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Leading change: introducing an electronic medical record system to a paramedic service

Leading change: introducing an electronic medical record system to a paramedic service PurposeLeaders in health-care organizations introducing electronic medical records (EMRs) face implementation challenges. The adoption of EMR by the emergency medical and ambulance setting is expected to provide wide-ranging benefits, but there is little research into the processes of adoption in this sector. The purpose of this study is to examine the introduction of EMR in a small emergency care organization and identify factors that aided adoption.Design/methodology/approachSemi-structured interviews with selected paramedics were followed up with a survey issued to all paramedics in the company.FindingsThe user interfaces with the EMR, and perceived ease of use, were important factors affecting adoption. Individual paramedics were found to have strong and varied preferences about how and when they integrated the EMR into their practice. As company leadership introduced flexibility of use, this enhanced both individual and collective ability to make sense of the change and removed barriers to acceptance.Research limitations/implicationsThis is a case study of one small organization. However, there may be useful lessons for other emergency care organizations adopting EMR.Practical implicationsLeaders introducing EMR in similar situations may benefit from considering a sense-making perspective and responding promptly to feedback.Originality/valueThe study contributes to a wider understanding of issues faced by leaders who seek to implement EMRs in emergency medical services, a sector in which there has been to date very little research on this issue. http://www.deepdyve.com/assets/images/DeepDyve-Logo-lg.png Leadership in Health Services Emerald Publishing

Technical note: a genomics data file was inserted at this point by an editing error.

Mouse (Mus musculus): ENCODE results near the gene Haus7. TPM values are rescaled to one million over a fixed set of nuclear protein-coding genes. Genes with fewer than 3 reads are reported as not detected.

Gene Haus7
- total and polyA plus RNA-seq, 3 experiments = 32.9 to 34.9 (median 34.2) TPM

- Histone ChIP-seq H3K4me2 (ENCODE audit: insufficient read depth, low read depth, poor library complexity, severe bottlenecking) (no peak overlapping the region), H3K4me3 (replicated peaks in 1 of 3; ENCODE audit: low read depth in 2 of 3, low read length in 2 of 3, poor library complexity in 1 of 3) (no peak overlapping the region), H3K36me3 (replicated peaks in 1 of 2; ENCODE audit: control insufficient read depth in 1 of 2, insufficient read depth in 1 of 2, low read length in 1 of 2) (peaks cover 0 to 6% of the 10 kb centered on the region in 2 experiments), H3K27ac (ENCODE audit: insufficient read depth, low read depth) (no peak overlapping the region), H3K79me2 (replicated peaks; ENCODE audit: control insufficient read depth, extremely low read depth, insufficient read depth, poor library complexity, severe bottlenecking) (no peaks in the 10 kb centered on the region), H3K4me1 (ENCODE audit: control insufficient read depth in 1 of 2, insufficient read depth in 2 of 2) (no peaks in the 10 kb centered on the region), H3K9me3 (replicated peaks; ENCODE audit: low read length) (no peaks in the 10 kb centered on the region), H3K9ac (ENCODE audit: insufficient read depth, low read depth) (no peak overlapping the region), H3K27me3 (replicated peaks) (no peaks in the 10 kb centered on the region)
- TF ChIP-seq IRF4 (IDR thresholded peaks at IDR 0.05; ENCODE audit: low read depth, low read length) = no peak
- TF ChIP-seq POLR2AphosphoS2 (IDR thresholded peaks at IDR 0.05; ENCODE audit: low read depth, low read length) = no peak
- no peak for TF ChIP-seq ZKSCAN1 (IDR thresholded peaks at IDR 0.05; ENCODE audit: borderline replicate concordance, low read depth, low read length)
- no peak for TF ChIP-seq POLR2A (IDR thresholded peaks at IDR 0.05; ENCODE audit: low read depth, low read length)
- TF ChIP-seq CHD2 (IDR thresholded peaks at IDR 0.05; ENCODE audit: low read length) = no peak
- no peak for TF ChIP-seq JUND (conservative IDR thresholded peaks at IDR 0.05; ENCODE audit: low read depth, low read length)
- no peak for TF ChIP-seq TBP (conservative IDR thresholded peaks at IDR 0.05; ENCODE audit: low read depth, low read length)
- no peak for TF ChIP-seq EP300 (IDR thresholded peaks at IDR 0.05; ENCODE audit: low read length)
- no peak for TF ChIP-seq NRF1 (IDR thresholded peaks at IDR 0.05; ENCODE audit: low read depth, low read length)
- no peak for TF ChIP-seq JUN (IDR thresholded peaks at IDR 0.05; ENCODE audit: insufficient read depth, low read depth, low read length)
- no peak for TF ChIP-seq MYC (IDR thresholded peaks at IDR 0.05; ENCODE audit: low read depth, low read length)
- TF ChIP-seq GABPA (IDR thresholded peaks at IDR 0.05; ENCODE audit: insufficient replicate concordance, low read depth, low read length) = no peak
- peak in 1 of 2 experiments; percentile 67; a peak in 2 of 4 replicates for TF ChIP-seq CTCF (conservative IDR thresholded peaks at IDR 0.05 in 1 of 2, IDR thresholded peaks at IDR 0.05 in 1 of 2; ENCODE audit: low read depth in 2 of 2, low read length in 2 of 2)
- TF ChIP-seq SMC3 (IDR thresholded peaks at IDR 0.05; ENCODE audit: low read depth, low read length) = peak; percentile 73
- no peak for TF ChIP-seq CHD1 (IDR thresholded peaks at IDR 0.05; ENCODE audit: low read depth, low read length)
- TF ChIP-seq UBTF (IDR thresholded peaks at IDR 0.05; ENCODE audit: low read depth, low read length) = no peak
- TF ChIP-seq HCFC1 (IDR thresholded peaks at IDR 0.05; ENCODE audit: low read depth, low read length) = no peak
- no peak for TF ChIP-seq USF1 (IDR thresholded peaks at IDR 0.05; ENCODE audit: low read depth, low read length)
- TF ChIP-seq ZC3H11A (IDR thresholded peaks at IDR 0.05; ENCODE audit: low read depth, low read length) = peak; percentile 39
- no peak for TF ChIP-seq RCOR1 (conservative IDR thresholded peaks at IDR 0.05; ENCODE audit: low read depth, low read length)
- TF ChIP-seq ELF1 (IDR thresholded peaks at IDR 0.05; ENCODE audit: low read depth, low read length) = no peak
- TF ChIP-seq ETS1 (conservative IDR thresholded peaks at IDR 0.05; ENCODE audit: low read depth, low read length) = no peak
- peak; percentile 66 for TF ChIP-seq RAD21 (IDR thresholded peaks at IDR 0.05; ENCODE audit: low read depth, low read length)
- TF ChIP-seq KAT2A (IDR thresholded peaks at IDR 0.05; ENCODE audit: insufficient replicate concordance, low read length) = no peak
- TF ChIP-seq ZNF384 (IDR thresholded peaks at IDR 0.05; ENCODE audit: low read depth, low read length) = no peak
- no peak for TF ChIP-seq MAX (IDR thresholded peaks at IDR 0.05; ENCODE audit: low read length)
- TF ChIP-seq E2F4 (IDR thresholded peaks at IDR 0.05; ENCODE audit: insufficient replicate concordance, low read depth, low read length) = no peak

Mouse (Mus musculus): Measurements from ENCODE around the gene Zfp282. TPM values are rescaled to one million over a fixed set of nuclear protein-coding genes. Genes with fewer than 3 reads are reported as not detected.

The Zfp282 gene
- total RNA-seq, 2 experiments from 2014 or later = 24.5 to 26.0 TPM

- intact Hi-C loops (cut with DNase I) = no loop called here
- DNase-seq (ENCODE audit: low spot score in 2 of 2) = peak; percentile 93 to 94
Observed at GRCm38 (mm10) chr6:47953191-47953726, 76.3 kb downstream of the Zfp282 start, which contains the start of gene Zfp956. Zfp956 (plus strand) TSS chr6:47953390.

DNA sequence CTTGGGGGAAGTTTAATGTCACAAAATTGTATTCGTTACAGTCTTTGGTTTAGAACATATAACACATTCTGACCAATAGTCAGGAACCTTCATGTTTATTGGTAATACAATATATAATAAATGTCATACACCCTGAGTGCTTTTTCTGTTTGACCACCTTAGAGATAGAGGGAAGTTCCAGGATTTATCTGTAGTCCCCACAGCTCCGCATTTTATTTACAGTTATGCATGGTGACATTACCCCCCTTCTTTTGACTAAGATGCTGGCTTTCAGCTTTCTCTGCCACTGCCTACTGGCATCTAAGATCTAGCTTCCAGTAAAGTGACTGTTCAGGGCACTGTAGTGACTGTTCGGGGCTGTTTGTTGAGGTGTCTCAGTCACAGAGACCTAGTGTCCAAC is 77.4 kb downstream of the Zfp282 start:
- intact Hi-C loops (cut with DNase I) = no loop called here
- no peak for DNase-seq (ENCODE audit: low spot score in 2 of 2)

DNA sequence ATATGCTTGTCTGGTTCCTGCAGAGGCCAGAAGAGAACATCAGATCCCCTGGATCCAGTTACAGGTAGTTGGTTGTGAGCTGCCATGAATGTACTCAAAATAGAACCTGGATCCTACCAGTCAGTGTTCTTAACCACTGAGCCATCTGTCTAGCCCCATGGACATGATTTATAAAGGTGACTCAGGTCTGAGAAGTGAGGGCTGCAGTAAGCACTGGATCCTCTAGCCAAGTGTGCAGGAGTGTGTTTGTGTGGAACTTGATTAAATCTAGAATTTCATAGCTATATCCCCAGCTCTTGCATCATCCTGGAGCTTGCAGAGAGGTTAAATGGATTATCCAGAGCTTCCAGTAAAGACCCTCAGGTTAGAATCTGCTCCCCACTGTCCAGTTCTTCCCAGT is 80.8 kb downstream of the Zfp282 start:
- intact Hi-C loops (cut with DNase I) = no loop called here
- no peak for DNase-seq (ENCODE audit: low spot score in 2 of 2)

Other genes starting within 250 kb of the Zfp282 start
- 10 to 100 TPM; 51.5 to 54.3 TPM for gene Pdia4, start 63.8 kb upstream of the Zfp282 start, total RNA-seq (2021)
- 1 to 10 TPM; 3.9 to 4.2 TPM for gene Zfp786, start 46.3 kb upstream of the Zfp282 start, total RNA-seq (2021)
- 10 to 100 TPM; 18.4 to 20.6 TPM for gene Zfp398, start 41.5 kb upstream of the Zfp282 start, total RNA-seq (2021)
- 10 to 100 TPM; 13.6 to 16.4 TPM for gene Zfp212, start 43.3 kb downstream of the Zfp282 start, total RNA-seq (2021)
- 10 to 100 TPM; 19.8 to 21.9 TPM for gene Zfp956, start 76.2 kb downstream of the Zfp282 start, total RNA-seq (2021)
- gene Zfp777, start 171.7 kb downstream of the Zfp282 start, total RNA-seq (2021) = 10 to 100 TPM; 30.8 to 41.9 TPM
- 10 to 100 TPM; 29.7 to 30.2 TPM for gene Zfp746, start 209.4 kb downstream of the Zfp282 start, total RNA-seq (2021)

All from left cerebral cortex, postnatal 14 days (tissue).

Leading change: introducing an electronic medical record system to a paramedic service

Leadership in Health Services , Volume 29 (2): 15 – Jan 1, 2016

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References (45)

Publisher
Emerald Publishing
Copyright
Copyright © Emerald Group Publishing Limited
ISSN
1751-1879
DOI
10.1108/LHS-04-2015-0012
pmid
27198703
Publisher site
See Article on Publisher Site

Abstract

PurposeLeaders in health-care organizations introducing electronic medical records (EMRs) face implementation challenges. The adoption of EMR by the emergency medical and ambulance setting is expected to provide wide-ranging benefits, but there is little research into the processes of adoption in this sector. The purpose of this study is to examine the introduction of EMR in a small emergency care organization and identify factors that aided adoption.Design/methodology/approachSemi-structured interviews with selected paramedics were followed up with a survey issued to all paramedics in the company.FindingsThe user interfaces with the EMR, and perceived ease of use, were important factors affecting adoption. Individual paramedics were found to have strong and varied preferences about how and when they integrated the EMR into their practice. As company leadership introduced flexibility of use, this enhanced both individual and collective ability to make sense of the change and removed barriers to acceptance.Research limitations/implicationsThis is a case study of one small organization. However, there may be useful lessons for other emergency care organizations adopting EMR.Practical implicationsLeaders introducing EMR in similar situations may benefit from considering a sense-making perspective and responding promptly to feedback.Originality/valueThe study contributes to a wider understanding of issues faced by leaders who seek to implement EMRs in emergency medical services, a sector in which there has been to date very little research on this issue.

Journal

Leadership in Health ServicesEmerald Publishing

Published: Jan 1, 2016

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